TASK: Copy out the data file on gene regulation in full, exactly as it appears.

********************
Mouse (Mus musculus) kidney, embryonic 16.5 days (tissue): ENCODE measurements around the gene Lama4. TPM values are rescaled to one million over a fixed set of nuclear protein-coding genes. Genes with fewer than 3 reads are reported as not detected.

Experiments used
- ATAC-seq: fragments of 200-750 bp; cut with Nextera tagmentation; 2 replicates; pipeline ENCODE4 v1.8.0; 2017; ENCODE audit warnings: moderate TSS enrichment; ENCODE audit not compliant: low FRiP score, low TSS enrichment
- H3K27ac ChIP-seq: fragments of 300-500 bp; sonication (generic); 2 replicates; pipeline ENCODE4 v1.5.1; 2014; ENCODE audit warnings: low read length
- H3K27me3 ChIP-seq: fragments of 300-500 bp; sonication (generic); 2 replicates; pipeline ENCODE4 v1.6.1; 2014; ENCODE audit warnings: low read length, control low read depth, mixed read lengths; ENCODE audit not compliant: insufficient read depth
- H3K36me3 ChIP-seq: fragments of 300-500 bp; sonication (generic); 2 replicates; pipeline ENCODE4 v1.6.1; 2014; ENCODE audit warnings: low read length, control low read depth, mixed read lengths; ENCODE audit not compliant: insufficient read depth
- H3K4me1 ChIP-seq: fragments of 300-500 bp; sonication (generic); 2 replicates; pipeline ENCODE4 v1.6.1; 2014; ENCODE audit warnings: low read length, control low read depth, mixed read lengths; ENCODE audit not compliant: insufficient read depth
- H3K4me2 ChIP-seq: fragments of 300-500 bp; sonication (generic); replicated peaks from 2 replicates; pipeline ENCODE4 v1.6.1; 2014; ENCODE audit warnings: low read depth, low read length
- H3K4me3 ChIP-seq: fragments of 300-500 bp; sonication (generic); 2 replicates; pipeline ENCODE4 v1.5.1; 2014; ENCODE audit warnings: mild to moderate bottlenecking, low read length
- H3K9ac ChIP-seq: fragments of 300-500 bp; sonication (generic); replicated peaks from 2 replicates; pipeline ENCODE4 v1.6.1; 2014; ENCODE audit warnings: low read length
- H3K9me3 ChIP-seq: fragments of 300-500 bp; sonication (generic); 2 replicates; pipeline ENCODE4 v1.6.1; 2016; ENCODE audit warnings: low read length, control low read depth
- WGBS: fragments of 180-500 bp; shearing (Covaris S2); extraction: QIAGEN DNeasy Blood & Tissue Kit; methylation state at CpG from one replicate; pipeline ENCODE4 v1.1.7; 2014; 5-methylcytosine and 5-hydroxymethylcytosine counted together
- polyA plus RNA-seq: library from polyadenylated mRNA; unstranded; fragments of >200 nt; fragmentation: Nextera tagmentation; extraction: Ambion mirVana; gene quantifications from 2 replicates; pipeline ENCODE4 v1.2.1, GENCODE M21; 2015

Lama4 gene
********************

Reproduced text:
Mouse (Mus musculus) kidney, embryonic 16.5 days (tissue): ENCODE measurements around the gene Lama4. TPM values are rescaled to one million over a fixed set of nuclear protein-coding genes. Genes with fewer than 3 reads are reported as not detected.

Experiments used
- ATAC-seq: fragments of 200-750 bp; cut with Nextera tagmentation; 2 replicates; pipeline ENCODE4 v1.8.0; 2017; ENCODE audit warnings: moderate TSS enrichment; ENCODE audit not compliant: low FRiP score, low TSS enrichment
- H3K27ac ChIP-seq: fragments of 300-500 bp; sonication (generic); 2 replicates; pipeline ENCODE4 v1.5.1; 2014; ENCODE audit warnings: low read length
- H3K27me3 ChIP-seq: fragments of 300-500 bp; sonication (generic); 2 replicates; pipeline ENCODE4 v1.6.1; 2014; ENCODE audit warnings: low read length, control low read depth, mixed read lengths; ENCODE audit not compliant: insufficient read depth
- H3K36me3 ChIP-seq: fragments of 300-500 bp; sonication (generic); 2 replicates; pipeline ENCODE4 v1.6.1; 2014; ENCODE audit warnings: low read length, control low read depth, mixed read lengths; ENCODE audit not compliant: insufficient read depth
- H3K4me1 ChIP-seq: fragments of 300-500 bp; sonication (generic); 2 replicates; pipeline ENCODE4 v1.6.1; 2014; ENCODE audit warnings: low read length, control low read depth, mixed read lengths; ENCODE audit not compliant: insufficient read depth
- H3K4me2 ChIP-seq: fragments of 300-500 bp; sonication (generic); replicated peaks from 2 replicates; pipeline ENCODE4 v1.6.1; 2014; ENCODE audit warnings: low read depth, low read length
- H3K4me3 ChIP-seq: fragments of 300-500 bp; sonication (generic); 2 replicates; pipeline ENCODE4 v1.5.1; 2014; ENCODE audit warnings: mild to moderate bottlenecking, low read length
- H3K9ac ChIP-seq: fragments of 300-500 bp; sonication (generic); replicated peaks from 2 replicates; pipeline ENCODE4 v1.6.1; 2014; ENCODE audit warnings: low read length
- H3K9me3 ChIP-seq: fragments of 300-500 bp; sonication (generic); 2 replicates; pipeline ENCODE4 v1.6.1; 2016; ENCODE audit warnings: low read length, control low read depth
- WGBS: fragments of 180-500 bp; shearing (Covaris S2); extraction: QIAGEN DNeasy Blood & Tissue Kit; methylation state at CpG from one replicate; pipeline ENCODE4 v1.1.7; 2014; 5-methylcytosine and 5-hydroxymethylcytosine counted together
- polyA plus RNA-seq: library from polyadenylated mRNA; unstranded; fragments of >200 nt; fragmentation: Nextera tagmentation; extraction: Ambion mirVana; gene quantifications from 2 replicates; pipeline ENCODE4 v1.2.1, GENCODE M21; 2015

Lama4 gene